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GARDENING

Cloche Technique Extends Seasons

April 18, 1998|From Associated Press

Even the flimsiest clear cover over your garden plants during spring and fall can help speed growth by holding in heat and cutting down the wind. This technique is sometimes called cloche (pronounced cl-oh-sh) gardening, from the French word for bell jar.

The original cloches were large bell jars that French market gardeners of the previous century set over plants to act as miniature greenhouses.

There are modern versions of the traditional cloche. The "hot cap" is a waxed paper "hat" anchored in place with soil on its brim. Gallon plastic milk jugs can lead useful afterlives as cloches once their bottoms are cut off. New types of cloches, such as tepees of water-filled tubes, fiberglass boxes and plastic A-frames, are always coming on the market.

The limited air within cloches has a tendency to overheat on warm, sunny days. Here is where the homemade jug cloches are handy: Unscrew the cap for venting. Vent hot caps by tearing the wax paper open progressively as the season progresses.

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Another way to protect plants is with a continuous tunnel covering a row. The temperature of the large volume of air within a tunnel cloche will not plunge as low at night, nor soar as high on sunny days, as under individual cloches. You could make a tunnel of rigid "tents" set end to end with a flat cover at each end of the row. Or you could use wire or plastic hoops to hold up a tunnel of clear plastic film.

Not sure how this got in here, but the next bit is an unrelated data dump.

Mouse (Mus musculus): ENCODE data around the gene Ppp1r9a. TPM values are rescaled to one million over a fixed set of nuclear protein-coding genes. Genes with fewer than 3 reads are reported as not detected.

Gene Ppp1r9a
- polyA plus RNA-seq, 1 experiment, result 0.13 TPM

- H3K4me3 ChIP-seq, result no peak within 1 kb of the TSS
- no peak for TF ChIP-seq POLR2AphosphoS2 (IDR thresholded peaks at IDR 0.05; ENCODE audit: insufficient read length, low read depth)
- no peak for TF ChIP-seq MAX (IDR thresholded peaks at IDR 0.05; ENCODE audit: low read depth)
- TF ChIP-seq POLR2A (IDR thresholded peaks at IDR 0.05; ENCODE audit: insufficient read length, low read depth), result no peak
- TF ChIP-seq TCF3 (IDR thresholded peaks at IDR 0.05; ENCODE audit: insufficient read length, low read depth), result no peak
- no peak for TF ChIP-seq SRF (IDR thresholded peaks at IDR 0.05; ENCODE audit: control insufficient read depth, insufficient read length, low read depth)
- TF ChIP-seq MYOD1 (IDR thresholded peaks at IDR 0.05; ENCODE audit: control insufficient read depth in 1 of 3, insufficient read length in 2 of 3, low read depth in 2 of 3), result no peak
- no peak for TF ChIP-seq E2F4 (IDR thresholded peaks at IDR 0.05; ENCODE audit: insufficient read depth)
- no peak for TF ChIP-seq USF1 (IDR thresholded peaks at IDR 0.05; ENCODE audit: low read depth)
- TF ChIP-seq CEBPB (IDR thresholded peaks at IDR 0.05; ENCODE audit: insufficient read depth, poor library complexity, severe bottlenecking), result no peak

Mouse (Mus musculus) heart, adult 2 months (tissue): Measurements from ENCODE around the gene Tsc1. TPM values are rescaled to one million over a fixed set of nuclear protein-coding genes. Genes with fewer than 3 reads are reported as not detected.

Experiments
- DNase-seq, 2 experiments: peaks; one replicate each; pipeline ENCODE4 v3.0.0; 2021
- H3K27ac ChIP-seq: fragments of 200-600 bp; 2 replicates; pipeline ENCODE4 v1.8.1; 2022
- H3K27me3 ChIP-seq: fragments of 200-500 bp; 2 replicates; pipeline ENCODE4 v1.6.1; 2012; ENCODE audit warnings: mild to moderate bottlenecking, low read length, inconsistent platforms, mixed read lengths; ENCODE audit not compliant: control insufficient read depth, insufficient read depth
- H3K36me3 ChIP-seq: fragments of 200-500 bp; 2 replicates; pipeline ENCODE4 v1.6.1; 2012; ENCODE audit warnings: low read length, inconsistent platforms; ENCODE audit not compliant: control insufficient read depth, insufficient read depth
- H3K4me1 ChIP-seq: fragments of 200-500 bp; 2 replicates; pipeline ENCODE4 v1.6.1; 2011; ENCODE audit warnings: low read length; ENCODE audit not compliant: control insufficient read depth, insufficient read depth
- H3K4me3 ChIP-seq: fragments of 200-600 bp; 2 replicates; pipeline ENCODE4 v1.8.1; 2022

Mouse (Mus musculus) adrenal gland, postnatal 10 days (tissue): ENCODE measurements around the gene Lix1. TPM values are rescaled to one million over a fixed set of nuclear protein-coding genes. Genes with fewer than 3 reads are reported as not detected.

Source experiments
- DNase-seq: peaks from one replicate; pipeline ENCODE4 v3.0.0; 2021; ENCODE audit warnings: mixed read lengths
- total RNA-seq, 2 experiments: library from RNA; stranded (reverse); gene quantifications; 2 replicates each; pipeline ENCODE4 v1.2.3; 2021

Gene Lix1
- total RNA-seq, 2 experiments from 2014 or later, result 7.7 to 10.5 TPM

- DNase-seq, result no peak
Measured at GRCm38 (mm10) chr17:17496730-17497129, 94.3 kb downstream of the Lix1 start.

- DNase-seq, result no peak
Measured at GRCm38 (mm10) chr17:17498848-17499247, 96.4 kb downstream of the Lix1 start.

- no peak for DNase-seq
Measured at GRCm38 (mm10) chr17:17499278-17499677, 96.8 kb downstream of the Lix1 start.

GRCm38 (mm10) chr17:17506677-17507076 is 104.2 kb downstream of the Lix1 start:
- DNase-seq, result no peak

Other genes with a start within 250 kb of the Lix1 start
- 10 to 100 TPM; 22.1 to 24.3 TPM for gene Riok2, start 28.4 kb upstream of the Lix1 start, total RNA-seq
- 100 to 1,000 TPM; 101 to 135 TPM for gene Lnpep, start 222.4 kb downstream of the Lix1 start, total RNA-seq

Tunnel cloches also will need venting on warm, sunny days. Slitted plastic film doesn't need venting, although it does not provide quite as much protection against cold.

Floating row covers are lightweight fabrics that drape loosely right on plants; they are pushed upward as the plants grow. Although providing only a few degrees of additional heat, these fabrics need no venting. Rain, but not insects, can pass through.

Early in the growing season, the best vegetables for cloche gardening are quick-maturing, cold-tolerant ones such as lettuce, mustard, arugula and radishes.

Later, move cloches to warmth-loving plants such as tomatoes, peppers, eggplants, squashes, cucumbers and melons.

Use the cloches again in the fall for cool season crops.

Off-season storage of cloches can be a problem if your garage is already overflowing with shovels, pots, rakes and other garden-related items. It would be hard to find a place to store a garden's worth of bell jars, but many newer cloches fold or stack away neatly. Easiest to store are floating row covers; the covering for a whole row crushes into a ball that you could carry in your pocket.

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